Effects of rapamycin on angiomyolipomas in patients with tuberous sclerosis

C. Cabrera López, T. Martí, V. Catalá, F. Torres, S. Mateu, J. Ballarín Castán, R. Torra Balcells

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25 Citations (Scopus)


Background: Tuberous sclerosis (TS) is a systemic disease, with an autosomal dominant pattern of inheritance caused by mutations in two genes (TSC1 and TSC2) that cause tumours (angiomyolipomas [AML], angiofibromas, astrocytomas). Constant and inadequate proliferation occurring in TS may be blocked by mTOR inhibitors (mammalian target of rapamycin), such as rapamycin. Material and methods: At present, our study includes 17 patients with TS. All had at least one AML greater than 2cm in diameter diagnosed by MRI. They received rapamycin during 12 months. Plasma levels remained stable between 4-8ng/dl. The AML size was monitored every six months by abdominal MRI. Results: At 12 months of inclusion, MRI indicated a decrease in the size of AML in all patients showing at least a 50% reduction in 82.4% (14/17, 95% CI [56.57%, 96.20%]). The mean percent reduction was 66.3% (95% CI [56.9%, 75.6%], P<.0001). The major side effects observed were: oral aphthous ulcers (5/17); hypertriglyceridemia (3/17); microcytosis and hypochromia (3/17); diarrhea (2/17); acne (1/17); acute pyelonephritis (1/17); and proteinuria (1/17). Conclusions: These preliminary clinical data suggest that rapamycin can play a beneficial role in the treatment of TS. Our experience in 17 patients treated for 12 months demonstrates safety and efficacy in reducing AML volume. © 2011 Revista Nefrología. Órgano Oficial de la Sociedad Española de Nefrología.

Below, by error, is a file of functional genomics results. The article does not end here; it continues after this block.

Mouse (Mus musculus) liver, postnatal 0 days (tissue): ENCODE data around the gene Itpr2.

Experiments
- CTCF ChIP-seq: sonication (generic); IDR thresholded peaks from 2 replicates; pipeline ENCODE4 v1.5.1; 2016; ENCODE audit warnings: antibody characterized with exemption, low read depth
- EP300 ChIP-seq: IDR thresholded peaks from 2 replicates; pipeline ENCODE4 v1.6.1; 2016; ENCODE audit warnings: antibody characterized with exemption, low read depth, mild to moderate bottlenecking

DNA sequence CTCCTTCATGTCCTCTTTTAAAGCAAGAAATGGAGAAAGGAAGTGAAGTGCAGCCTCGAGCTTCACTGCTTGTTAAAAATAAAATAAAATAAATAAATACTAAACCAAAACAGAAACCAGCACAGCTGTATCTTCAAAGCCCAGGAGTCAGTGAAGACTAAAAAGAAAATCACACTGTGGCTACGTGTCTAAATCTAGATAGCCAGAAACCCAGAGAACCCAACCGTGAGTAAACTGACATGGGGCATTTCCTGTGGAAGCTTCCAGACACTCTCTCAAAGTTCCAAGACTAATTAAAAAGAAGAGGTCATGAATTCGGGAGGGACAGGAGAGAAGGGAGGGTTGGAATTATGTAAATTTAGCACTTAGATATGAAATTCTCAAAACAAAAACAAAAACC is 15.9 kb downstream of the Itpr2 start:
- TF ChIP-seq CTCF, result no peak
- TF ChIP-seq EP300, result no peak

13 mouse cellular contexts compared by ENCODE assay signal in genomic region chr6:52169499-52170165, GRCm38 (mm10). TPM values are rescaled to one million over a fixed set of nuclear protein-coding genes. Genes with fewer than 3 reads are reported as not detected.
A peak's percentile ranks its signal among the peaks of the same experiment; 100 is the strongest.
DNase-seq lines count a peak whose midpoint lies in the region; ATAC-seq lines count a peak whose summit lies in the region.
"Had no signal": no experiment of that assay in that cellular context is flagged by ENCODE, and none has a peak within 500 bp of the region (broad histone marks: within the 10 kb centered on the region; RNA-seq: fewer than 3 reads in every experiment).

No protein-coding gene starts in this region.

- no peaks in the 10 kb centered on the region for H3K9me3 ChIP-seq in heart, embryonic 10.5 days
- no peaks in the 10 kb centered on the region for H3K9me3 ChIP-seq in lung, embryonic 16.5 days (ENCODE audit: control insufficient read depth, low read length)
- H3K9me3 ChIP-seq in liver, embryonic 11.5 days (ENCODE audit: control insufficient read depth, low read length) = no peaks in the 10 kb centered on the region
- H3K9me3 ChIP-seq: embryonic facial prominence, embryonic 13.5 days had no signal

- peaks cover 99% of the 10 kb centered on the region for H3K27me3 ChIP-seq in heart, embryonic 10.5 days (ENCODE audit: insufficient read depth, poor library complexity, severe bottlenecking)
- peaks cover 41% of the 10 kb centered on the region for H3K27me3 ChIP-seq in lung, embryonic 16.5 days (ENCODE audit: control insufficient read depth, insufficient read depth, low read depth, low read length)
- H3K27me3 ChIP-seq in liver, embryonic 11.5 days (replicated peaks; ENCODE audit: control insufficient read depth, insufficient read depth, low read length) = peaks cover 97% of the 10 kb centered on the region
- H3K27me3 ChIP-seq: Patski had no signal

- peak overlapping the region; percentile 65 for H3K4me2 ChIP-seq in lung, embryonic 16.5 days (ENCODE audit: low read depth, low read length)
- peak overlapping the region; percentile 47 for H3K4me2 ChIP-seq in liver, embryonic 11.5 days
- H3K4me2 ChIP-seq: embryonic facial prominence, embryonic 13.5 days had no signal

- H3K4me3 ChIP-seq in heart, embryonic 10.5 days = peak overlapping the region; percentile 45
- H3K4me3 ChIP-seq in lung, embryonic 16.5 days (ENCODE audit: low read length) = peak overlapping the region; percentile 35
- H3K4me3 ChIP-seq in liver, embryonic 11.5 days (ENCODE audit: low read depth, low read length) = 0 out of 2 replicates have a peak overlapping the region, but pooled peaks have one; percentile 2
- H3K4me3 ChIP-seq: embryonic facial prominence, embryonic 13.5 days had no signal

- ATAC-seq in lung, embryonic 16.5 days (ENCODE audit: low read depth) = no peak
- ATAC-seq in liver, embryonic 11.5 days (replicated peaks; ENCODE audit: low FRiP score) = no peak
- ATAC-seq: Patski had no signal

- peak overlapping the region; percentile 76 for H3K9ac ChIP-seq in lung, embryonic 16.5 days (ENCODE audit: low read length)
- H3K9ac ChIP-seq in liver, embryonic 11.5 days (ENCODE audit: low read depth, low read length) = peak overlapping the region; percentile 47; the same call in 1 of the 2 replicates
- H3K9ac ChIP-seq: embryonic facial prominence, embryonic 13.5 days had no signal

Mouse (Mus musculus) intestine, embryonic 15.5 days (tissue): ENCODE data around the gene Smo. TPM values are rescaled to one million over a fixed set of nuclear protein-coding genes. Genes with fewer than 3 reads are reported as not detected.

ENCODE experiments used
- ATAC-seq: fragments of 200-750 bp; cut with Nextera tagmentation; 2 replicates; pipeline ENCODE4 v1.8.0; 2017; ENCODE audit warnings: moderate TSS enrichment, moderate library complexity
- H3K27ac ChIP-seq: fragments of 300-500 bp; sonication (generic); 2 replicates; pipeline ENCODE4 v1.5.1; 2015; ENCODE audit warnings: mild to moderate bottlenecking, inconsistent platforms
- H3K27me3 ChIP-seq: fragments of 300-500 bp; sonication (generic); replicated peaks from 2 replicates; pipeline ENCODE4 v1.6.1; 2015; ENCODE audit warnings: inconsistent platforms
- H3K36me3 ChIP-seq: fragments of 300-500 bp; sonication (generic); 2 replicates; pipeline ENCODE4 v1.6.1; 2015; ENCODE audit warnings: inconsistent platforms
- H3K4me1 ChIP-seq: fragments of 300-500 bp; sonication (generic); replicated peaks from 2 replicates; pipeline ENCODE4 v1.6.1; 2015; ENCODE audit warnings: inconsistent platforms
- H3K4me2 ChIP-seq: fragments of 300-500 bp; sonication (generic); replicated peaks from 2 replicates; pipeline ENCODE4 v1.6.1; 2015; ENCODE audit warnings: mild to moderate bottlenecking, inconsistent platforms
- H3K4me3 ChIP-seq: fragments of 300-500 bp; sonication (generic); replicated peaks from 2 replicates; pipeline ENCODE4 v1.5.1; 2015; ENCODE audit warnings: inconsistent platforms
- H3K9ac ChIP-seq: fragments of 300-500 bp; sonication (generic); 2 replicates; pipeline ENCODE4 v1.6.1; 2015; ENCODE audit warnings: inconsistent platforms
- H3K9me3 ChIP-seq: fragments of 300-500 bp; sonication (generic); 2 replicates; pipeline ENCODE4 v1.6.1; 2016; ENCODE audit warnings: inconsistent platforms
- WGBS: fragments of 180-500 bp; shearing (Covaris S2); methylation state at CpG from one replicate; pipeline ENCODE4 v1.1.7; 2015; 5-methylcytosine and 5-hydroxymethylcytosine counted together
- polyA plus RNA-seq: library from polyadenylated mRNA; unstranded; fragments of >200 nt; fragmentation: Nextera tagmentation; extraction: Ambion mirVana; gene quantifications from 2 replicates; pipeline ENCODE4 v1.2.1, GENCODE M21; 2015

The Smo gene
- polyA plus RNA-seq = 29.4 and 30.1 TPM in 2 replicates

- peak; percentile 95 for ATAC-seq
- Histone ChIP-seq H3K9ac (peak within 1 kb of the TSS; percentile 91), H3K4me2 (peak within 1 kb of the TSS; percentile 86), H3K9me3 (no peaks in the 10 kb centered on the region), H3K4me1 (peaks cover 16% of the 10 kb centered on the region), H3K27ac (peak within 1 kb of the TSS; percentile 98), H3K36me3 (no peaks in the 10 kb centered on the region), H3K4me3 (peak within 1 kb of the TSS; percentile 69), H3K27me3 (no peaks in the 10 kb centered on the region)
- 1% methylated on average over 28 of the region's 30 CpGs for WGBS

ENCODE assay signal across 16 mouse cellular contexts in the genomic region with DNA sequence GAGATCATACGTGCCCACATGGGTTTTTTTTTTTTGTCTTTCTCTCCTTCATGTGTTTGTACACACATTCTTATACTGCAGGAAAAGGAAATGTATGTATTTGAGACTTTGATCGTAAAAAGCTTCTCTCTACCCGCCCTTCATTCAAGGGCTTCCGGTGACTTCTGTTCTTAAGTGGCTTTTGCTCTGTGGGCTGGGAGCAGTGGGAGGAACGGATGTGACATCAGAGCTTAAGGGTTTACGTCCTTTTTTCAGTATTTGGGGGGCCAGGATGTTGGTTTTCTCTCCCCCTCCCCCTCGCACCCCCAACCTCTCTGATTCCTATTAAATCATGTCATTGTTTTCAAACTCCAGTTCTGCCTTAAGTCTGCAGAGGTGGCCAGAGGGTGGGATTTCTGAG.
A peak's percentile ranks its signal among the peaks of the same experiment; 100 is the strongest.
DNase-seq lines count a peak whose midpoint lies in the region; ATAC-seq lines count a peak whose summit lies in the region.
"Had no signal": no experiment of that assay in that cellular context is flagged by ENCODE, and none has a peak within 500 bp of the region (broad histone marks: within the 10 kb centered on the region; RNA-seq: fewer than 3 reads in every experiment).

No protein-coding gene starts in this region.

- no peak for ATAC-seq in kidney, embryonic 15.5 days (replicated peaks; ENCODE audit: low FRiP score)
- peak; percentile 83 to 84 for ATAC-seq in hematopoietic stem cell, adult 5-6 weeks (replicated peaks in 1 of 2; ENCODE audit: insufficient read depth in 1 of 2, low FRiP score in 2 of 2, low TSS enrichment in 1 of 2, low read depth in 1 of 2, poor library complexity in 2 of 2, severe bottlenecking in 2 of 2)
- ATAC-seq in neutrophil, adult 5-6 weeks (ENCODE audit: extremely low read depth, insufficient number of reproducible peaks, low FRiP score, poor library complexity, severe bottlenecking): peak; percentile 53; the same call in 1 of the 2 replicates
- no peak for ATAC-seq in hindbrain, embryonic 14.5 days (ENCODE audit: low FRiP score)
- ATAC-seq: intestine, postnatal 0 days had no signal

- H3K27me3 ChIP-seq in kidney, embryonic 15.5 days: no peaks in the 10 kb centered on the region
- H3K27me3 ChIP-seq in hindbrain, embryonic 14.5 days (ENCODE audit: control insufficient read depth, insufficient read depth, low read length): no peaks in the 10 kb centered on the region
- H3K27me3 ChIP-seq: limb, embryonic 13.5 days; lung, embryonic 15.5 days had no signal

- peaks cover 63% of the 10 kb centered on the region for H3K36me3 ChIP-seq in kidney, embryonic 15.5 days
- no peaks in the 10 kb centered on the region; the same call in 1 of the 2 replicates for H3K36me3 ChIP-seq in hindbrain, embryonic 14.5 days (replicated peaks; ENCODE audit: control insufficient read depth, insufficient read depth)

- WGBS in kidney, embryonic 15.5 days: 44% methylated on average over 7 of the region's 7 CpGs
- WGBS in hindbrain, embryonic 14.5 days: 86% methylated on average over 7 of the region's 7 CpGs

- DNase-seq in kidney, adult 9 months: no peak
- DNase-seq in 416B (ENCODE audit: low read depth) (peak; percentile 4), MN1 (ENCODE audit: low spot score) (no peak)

Original languageEnglish
Pages (from-to)292-298
Issue number3
Publication statusPublished - 15 Jun 2011


  • Angiomyolipoms
  • Rapamycin
  • Tuberous sclerosis


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